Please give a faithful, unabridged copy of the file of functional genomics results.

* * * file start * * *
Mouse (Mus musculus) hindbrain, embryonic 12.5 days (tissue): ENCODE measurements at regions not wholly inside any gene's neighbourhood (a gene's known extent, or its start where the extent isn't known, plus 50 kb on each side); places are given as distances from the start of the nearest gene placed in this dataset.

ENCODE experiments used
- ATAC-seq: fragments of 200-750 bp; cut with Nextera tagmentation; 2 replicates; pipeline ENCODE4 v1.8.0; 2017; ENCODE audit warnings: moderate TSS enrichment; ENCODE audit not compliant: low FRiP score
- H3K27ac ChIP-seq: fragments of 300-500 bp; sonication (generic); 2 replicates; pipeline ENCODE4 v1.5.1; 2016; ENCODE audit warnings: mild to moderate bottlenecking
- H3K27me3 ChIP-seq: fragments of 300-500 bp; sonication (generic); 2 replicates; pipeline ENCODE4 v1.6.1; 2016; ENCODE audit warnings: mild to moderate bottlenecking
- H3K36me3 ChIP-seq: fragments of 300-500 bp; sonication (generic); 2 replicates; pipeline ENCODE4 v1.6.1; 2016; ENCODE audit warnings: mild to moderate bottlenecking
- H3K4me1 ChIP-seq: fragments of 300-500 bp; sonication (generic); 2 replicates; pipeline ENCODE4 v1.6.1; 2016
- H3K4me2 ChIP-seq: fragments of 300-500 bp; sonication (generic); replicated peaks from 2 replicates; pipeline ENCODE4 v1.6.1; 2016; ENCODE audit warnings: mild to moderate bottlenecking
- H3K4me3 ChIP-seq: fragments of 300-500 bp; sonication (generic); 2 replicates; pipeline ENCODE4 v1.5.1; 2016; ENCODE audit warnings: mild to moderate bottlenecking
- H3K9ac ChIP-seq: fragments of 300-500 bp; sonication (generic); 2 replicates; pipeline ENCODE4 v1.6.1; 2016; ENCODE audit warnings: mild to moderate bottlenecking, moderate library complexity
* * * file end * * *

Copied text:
Mouse (Mus musculus) hindbrain, embryonic 12.5 days (tissue): ENCODE measurements at regions not wholly inside any gene's neighbourhood (a gene's known extent, or its start where the extent isn't known, plus 50 kb on each side); places are given as distances from the start of the nearest gene placed in this dataset.

ENCODE experiments used
- ATAC-seq: fragments of 200-750 bp; cut with Nextera tagmentation; 2 replicates; pipeline ENCODE4 v1.8.0; 2017; ENCODE audit warnings: moderate TSS enrichment; ENCODE audit not compliant: low FRiP score
- H3K27ac ChIP-seq: fragments of 300-500 bp; sonication (generic); 2 replicates; pipeline ENCODE4 v1.5.1; 2016; ENCODE audit warnings: mild to moderate bottlenecking
- H3K27me3 ChIP-seq: fragments of 300-500 bp; sonication (generic); 2 replicates; pipeline ENCODE4 v1.6.1; 2016; ENCODE audit warnings: mild to moderate bottlenecking
- H3K36me3 ChIP-seq: fragments of 300-500 bp; sonication (generic); 2 replicates; pipeline ENCODE4 v1.6.1; 2016; ENCODE audit warnings: mild to moderate bottlenecking
- H3K4me1 ChIP-seq: fragments of 300-500 bp; sonication (generic); 2 replicates; pipeline ENCODE4 v1.6.1; 2016
- H3K4me2 ChIP-seq: fragments of 300-500 bp; sonication (generic); replicated peaks from 2 replicates; pipeline ENCODE4 v1.6.1; 2016; ENCODE audit warnings: mild to moderate bottlenecking
- H3K4me3 ChIP-seq: fragments of 300-500 bp; sonication (generic); 2 replicates; pipeline ENCODE4 v1.5.1; 2016; ENCODE audit warnings: mild to moderate bottlenecking
- H3K9ac ChIP-seq: fragments of 300-500 bp; sonication (generic); 2 replicates; pipeline ENCODE4 v1.6.1; 2016; ENCODE audit warnings: mild to moderate bottlenecking, moderate library complexity